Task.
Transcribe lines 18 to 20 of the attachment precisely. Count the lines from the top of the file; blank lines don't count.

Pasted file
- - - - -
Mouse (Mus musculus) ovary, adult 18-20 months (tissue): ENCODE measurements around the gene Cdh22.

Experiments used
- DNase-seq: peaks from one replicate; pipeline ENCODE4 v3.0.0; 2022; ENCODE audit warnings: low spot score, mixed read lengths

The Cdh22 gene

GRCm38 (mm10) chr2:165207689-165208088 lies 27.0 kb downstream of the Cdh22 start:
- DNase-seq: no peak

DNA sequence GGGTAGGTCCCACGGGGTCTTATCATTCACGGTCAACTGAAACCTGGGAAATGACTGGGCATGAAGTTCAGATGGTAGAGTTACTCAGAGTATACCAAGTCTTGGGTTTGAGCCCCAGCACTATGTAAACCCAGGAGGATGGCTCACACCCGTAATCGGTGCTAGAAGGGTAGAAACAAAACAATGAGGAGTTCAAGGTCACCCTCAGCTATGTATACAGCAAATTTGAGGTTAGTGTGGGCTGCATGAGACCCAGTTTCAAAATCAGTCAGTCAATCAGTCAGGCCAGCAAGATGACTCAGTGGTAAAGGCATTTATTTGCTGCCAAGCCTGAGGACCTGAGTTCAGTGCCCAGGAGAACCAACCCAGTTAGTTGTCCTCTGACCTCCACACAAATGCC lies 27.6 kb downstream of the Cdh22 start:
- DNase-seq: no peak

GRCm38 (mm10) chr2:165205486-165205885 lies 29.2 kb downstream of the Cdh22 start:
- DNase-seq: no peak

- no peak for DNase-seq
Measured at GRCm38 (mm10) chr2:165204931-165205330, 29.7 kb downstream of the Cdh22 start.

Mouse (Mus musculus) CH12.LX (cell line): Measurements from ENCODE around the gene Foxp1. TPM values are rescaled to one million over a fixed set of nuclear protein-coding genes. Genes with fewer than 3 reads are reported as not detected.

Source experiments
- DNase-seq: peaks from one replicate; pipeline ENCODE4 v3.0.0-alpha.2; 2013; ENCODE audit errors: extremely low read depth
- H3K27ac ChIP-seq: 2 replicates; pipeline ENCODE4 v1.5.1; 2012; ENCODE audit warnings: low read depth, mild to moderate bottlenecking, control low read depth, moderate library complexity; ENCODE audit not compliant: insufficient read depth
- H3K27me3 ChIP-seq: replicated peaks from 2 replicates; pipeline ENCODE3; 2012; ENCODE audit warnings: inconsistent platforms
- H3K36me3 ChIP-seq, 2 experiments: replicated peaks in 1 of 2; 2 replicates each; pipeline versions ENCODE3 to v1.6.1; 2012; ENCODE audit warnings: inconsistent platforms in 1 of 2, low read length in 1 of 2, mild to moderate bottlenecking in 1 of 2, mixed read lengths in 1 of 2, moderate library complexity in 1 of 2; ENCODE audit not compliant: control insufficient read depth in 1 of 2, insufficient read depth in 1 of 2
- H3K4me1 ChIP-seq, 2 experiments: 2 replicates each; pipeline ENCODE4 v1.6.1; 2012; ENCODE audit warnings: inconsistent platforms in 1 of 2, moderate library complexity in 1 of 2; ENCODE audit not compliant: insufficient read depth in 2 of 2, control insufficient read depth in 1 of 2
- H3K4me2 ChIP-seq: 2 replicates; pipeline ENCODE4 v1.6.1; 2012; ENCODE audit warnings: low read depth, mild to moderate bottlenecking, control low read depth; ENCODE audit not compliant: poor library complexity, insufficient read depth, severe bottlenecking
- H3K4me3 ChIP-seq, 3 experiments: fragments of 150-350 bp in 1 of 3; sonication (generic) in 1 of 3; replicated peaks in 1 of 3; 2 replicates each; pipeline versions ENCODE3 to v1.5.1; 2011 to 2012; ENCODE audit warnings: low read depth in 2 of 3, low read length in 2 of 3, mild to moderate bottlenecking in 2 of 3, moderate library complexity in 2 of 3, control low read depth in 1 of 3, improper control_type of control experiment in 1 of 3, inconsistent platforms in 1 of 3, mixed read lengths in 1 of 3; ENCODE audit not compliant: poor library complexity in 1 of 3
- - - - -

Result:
- H3K36me3 ChIP-seq, 2 experiments: replicated peaks in 1 of 2; 2 replicates each; pipeline versions ENCODE3 to v1.6.1; 2012; ENCODE audit warnings: inconsistent platforms in 1 of 2, low read length in 1 of 2, mild to moderate bottlenecking in 1 of 2, mixed read lengths in 1 of 2, moderate library complexity in 1 of 2; ENCODE audit not compliant: control insufficient read depth in 1 of 2, insufficient read depth in 1 of 2
- H3K4me1 ChIP-seq, 2 experiments: 2 replicates each; pipeline ENCODE4 v1.6.1; 2012; ENCODE audit warnings: inconsistent platforms in 1 of 2, moderate library complexity in 1 of 2; ENCODE audit not compliant: insufficient read depth in 2 of 2, control insufficient read depth in 1 of 2
- H3K4me2 ChIP-seq: 2 replicates; pipeline ENCODE4 v1.6.1; 2012; ENCODE audit warnings: low read depth, mild to moderate bottlenecking, control low read depth; ENCODE audit not compliant: poor library complexity, insufficient read depth, severe bottlenecking